Gurdjieff—A Case of Dysentery
One day I arrived at Mr. Gurdjieffs for lunch, but told him I would not be able to eat the meal. To his questioning look, I replied that I had a kind of dysentery that made me get off the bus twice and stop two other times in cafés, all in less than an hour.
“Dysentery… a very well-known thing. Now you must help me!” said Mr. Gurdjieff, and without losing a moment, he tossed four large Spanish onions into my hands. They were quickly chopped up, then, under Gyorgi Ivanovitch’s direction, seasoned with salt, pepper, oil, and vinegar. A large bowl of it was put in my place, and as soon as we were seated, he suggested I eat the contents.
Taken aback and rather apprehensive at having to consume such a large portion of this honorable bulb, I was confronted with a real dilemma. But since I would have to suffer whether I ate it or not, I preferred to suffer obediently all the more, as it would have quite pleased me to prove Mr. Gurdjieff wrong. Whatever might happen, it was all the same to me. I downed it all, and on top of that, I did honour to the main meal like everyone else.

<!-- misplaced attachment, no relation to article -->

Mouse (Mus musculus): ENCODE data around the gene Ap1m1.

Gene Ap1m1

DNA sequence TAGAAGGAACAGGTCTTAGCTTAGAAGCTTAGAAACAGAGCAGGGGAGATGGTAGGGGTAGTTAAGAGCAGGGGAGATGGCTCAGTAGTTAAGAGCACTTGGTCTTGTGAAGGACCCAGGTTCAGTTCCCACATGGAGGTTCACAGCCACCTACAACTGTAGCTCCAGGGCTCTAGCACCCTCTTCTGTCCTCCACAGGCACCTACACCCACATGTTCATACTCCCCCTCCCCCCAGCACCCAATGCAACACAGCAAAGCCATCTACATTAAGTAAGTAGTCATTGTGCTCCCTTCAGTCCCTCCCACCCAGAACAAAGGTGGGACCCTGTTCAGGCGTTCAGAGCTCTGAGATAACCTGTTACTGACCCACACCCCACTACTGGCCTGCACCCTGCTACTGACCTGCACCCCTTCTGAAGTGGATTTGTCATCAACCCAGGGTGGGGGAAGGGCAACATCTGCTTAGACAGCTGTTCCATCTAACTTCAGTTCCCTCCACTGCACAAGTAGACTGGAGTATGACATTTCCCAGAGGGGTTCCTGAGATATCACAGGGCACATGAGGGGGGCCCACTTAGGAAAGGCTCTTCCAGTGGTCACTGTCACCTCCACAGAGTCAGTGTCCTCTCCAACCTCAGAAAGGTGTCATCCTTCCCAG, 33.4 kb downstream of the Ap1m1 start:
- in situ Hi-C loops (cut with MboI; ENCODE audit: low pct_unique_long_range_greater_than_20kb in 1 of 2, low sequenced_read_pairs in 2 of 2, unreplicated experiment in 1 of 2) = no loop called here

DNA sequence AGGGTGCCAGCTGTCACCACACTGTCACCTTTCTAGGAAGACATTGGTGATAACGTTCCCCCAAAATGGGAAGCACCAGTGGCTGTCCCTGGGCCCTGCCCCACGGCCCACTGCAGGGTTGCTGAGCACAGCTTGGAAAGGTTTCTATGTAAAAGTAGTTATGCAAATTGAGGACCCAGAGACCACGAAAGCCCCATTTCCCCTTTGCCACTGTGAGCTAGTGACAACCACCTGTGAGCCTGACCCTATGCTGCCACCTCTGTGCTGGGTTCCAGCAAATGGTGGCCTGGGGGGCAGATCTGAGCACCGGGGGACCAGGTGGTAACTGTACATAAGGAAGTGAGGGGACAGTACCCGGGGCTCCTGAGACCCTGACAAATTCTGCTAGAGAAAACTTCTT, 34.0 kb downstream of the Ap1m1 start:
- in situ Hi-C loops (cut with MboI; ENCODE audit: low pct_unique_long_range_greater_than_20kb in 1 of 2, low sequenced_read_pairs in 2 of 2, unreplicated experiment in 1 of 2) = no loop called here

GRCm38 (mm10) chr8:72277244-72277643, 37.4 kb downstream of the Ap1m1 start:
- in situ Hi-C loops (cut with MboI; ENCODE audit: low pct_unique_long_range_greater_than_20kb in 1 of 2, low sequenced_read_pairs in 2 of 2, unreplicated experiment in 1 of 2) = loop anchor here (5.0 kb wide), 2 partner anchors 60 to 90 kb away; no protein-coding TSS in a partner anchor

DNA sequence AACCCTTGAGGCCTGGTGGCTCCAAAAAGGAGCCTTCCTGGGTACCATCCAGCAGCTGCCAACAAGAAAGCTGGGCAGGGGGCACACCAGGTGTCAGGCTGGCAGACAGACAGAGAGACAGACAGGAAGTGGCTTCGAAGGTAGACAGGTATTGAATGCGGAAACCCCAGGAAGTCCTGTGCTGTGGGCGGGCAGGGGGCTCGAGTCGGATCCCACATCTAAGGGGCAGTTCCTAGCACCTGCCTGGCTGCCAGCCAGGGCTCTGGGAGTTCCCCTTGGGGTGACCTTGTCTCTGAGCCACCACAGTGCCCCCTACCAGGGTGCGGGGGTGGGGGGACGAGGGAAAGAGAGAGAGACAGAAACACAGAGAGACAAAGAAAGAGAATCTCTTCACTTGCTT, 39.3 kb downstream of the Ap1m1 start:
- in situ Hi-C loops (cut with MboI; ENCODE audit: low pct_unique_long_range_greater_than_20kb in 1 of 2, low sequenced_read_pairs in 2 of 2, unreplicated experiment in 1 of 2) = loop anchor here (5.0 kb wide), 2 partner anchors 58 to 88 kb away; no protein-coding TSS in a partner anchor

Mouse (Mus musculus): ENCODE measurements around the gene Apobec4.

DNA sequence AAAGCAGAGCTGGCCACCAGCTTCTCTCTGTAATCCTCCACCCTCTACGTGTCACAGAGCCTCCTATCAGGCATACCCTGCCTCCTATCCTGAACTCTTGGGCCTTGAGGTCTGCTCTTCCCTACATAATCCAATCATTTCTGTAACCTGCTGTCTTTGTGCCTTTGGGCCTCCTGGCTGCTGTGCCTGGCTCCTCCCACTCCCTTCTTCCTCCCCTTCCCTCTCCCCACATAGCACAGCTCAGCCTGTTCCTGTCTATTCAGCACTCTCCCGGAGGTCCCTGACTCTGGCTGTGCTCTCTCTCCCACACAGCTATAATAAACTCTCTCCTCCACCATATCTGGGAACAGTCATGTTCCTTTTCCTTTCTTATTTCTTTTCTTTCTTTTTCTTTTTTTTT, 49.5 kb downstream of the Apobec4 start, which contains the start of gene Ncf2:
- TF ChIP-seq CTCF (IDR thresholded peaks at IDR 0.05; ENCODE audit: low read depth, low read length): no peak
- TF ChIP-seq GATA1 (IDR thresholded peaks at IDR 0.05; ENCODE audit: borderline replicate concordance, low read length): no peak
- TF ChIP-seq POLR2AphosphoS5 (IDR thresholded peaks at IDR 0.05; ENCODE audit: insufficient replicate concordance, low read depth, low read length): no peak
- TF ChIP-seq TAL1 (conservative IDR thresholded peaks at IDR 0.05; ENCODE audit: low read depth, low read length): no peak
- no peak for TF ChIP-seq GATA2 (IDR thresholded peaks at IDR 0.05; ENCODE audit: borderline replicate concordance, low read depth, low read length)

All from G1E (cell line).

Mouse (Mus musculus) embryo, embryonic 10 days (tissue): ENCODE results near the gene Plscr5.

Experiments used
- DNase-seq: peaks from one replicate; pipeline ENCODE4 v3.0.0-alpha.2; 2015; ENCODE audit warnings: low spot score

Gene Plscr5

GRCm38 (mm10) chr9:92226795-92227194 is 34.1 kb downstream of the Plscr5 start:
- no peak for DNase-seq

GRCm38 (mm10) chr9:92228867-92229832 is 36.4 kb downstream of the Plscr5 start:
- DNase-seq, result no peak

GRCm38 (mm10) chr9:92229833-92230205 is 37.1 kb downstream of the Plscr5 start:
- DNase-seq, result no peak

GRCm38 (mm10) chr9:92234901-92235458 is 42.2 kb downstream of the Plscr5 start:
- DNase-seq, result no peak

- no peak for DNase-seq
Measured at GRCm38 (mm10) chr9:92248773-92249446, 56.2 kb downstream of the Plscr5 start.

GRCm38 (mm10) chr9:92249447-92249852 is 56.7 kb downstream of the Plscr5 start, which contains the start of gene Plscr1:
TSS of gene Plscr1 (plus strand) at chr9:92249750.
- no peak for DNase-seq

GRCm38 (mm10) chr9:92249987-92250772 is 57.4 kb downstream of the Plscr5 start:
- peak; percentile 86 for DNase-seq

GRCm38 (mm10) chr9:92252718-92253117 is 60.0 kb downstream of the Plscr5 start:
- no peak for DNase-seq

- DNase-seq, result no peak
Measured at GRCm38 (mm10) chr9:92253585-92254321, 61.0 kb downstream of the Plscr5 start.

I expected the worst, awaiting the moment when the dreaded colic would strike; but to my great astonishment, the pressing urges disappeared as if by magic.
Whether it pleases the medical experts or not, I freely give this recipe to all those intemperate at the stool. But take note, if you are hypochondriacs or hypersensitive this is not for you!
This story may remind you of an interchange between Rene Zuber and Gurdjieff, which was recounted as follows:
One day I ventured a remark. “In fact, Monsieur, cooking could well be a branch of medicine?” which brought the response, “No, medicine branch of cooking.”